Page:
Rubber band ligation
is a procedure in which the hemorrhoid is
tied off at its base with rubber bands,
cutting off the blood flow to the
To perform the procedure, a doctor inserts a viewing instrument (anoscope) into the anus. The hemorrhoid is grasped with an instrument, and a device places a rubber band around the base of the hemorrhoid. The hemorrhoid then shrinks and dies and, in about a week, falls off.
A scar will form in place of the hemorrhoid, holding nearby veins so they don't bulge into the anal canal.
The procedure is done in a doctor's office and rarely in surgery center. You will be asked whether the rubber bands feel too tight. If the bands are extremely painful, a medicine may be injected into the banded hemorrhoids to numb them.
After the procedure, you may feel pain and have a sensation of fullness in the lower abdomen. Or you may feel as if you need to have a bowel movement.
Treatment is limited to 1 to 2 hemorrhoids at a time if done in the doctor's office. Several hemorrhoids may be treated at one time if the person has general anesthesia. Additional areas may be treated at 4- to 6-week intervals.
What To Expect After TreatmentPeople respond differently to this procedure. Some are able to return to regular activities (but avoid heavy lifting) almost immediately. Others may need 2 to 3 days of bed rest.
- Pain is likely for 24 to 48 hours after rubber band ligation. You may use acetaminophen (for example, Tylenol) and sit in a shallow tub of warm water (sitz bath) for 15 minutes at a time to relieve discomfort.
- To reduce the risk of bleeding, avoid taking aspirin and other nonsteroidal anti-inflammatory drugs (NSAIDs) for 4 to 5 days both before and after rubber band ligation.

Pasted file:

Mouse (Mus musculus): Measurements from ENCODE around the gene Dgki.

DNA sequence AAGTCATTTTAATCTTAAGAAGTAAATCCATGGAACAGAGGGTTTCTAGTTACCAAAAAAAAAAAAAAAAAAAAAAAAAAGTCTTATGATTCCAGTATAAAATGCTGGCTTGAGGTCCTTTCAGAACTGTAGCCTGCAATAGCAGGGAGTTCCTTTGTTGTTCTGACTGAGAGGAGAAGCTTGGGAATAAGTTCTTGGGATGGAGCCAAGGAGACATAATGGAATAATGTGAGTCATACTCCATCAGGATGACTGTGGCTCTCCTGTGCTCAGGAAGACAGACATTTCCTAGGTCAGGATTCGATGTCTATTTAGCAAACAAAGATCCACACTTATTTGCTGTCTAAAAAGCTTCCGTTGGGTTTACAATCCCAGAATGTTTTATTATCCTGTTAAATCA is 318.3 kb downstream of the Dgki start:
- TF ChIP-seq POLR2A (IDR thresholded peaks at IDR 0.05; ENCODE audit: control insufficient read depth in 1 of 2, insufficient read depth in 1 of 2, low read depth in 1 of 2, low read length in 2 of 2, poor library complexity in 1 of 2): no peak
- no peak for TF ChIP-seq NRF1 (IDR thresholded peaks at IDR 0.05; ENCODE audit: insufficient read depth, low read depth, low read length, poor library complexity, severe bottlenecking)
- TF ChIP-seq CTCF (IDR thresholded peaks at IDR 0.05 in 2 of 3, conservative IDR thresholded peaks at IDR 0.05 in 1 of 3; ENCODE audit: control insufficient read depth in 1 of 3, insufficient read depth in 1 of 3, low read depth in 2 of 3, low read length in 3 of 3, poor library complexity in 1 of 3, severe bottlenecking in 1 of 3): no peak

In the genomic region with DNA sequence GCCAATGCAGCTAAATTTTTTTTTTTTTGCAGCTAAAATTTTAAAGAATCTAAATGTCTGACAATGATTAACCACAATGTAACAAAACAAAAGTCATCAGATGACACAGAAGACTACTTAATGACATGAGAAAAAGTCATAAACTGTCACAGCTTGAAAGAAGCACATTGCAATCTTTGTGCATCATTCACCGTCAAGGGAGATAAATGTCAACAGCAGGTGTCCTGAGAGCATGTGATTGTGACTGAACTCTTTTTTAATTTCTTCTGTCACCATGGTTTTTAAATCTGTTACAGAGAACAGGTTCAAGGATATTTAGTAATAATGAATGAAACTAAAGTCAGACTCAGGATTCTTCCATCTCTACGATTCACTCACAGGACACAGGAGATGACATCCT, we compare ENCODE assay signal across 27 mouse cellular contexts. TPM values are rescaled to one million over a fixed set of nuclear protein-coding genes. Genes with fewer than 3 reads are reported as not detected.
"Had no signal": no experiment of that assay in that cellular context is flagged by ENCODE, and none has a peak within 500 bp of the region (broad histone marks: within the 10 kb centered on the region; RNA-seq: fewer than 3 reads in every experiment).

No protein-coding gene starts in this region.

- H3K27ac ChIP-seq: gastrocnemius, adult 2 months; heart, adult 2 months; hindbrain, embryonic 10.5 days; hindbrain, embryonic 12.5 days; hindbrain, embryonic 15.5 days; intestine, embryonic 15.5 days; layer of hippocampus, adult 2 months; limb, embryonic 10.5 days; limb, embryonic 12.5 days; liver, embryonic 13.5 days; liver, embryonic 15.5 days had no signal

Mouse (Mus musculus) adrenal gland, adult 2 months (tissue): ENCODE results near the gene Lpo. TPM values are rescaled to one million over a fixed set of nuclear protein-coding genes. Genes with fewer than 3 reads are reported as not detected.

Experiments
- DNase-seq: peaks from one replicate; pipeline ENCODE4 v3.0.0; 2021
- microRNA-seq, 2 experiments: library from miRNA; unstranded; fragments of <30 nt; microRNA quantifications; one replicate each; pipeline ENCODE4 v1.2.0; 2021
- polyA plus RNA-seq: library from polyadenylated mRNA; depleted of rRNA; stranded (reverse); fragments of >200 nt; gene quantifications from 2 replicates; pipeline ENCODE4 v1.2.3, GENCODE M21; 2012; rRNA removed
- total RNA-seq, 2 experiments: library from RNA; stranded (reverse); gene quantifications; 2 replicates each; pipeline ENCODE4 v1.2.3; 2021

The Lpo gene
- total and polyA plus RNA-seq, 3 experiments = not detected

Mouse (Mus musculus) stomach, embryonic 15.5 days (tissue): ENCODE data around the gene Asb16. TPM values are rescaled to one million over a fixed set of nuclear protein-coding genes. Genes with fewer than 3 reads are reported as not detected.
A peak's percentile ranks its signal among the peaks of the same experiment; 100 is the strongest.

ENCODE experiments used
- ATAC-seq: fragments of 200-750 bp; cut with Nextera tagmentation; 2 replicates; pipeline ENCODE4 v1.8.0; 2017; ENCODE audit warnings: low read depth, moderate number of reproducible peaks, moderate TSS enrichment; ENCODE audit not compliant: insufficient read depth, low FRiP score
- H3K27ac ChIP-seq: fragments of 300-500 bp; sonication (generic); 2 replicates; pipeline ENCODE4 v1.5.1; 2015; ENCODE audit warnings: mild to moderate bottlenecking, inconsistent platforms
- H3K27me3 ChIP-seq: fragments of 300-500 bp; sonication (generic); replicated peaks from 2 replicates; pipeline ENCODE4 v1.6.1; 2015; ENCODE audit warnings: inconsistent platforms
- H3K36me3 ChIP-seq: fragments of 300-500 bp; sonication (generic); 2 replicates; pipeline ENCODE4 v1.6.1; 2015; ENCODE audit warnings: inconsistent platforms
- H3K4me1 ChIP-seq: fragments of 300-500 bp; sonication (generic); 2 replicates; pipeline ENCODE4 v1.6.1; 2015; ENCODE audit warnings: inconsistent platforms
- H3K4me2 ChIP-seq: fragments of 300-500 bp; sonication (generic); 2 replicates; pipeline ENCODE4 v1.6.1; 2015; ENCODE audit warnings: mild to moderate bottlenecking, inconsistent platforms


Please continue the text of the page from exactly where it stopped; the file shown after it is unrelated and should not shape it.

- Bleeding may occur 7 to 10 days after surgery, when the hemorrhoid falls off. Bleeding is usually slight and stops by itself.
Doctors recommend that you take stool softeners containing fiber and drink more fluids to ensure smooth bowel movements. Straining during bowel movements can cause hemorrhoids to come back.
Why It Is DoneRubber band ligation is the most widely used treatment for internal hemorrhoids. If symptoms persist after three or four treatments, surgery may be considered.
Rubber band ligation cannot be used if there is not enough tissue to pull into the banding device. This procedure is almost never appropriate for fourth-degree hemorrhoids camera.
How Well It WorksRubber band ligation works for about 7 to 9 out of 10 people who have it. People who have this treatment are less likely to need another treatment compared to people who have coagulation treatments. About 1 out of 10 people may need surgery.
RisksSide effects are rare but include:
- Severe pain that does not respond to the methods of pain relief used after this procedure. The bands may be too close to the area in the anal canal that contains pain sensors
- Bleeding from the anus.
- Inability to pass urine (urinary retention).
- Infection in the anal area.
What To Think AboutRubber band ligation is considered to be the most effective nonsurgical treatment for internal hemorrhoids over the long term. Because this treatment can be painful, some people might not choose it. Although a different treatment might be less painful, it may not be as effective. And a less effective treatment may need to be repeated for recurring hemorrhoids.
Surgical removal of hemorrhoids (hemorrhoidectomy) may provide better long-term results than fixative procedures such as rubber band ligation. But surgery is more expensive, requires longer recovery times, and has a greater risk of complications.
Learn more about hemorrhoids at CRH O'Regan System.